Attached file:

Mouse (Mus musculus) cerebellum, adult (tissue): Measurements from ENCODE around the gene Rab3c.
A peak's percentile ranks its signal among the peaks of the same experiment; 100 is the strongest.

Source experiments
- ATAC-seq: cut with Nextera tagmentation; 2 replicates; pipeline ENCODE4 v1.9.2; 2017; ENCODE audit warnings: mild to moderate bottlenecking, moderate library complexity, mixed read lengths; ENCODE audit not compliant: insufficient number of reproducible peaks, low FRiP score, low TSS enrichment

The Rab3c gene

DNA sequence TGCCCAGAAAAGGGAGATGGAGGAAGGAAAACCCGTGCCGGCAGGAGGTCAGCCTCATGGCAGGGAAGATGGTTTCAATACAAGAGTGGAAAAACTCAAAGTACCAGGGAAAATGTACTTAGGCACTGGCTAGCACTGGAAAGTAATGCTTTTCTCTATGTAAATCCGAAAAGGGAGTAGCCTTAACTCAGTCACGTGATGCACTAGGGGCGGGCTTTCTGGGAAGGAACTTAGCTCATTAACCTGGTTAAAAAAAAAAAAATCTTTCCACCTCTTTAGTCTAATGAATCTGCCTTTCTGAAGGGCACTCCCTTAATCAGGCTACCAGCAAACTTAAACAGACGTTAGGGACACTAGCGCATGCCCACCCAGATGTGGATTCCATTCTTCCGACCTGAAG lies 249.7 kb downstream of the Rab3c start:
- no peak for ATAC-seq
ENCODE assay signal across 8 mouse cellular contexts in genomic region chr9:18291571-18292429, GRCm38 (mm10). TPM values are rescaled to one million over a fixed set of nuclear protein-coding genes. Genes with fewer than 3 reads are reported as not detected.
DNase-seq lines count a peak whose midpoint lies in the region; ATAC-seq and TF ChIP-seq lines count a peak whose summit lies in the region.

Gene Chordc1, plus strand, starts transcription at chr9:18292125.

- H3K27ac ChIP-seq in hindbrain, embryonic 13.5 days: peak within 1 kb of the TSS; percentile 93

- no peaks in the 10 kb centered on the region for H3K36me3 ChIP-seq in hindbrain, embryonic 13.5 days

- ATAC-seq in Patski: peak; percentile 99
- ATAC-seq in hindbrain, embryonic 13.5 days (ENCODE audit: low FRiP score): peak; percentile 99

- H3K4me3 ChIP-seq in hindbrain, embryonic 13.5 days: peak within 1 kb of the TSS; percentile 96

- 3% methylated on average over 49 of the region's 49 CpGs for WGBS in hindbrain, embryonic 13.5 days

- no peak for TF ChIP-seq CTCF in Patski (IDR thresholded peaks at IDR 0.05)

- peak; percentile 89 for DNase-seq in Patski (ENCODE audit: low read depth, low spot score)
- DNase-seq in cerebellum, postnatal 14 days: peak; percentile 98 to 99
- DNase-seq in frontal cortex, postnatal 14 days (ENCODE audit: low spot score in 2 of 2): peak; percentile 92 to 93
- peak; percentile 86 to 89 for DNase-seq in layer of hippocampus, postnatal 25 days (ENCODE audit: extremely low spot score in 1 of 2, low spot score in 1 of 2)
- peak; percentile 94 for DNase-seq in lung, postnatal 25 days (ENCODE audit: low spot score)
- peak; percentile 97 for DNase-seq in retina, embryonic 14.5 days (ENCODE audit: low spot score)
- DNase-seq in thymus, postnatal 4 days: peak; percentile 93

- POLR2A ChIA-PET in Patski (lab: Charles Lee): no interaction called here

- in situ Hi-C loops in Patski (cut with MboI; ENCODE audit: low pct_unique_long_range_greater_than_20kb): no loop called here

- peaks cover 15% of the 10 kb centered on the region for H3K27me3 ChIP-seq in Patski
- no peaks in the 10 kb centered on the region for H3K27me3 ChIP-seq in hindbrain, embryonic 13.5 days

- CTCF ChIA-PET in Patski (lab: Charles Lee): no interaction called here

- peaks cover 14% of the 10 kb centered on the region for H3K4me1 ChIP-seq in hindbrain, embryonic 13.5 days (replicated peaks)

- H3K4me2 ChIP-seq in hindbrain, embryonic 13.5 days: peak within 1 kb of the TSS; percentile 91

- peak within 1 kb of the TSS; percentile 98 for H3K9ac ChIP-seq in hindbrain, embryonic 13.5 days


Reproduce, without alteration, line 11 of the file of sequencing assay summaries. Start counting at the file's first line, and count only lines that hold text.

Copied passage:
- H3K27ac ChIP-seq in hindbrain, embryonic 13.5 days: peak within 1 kb of the TSS; percentile 93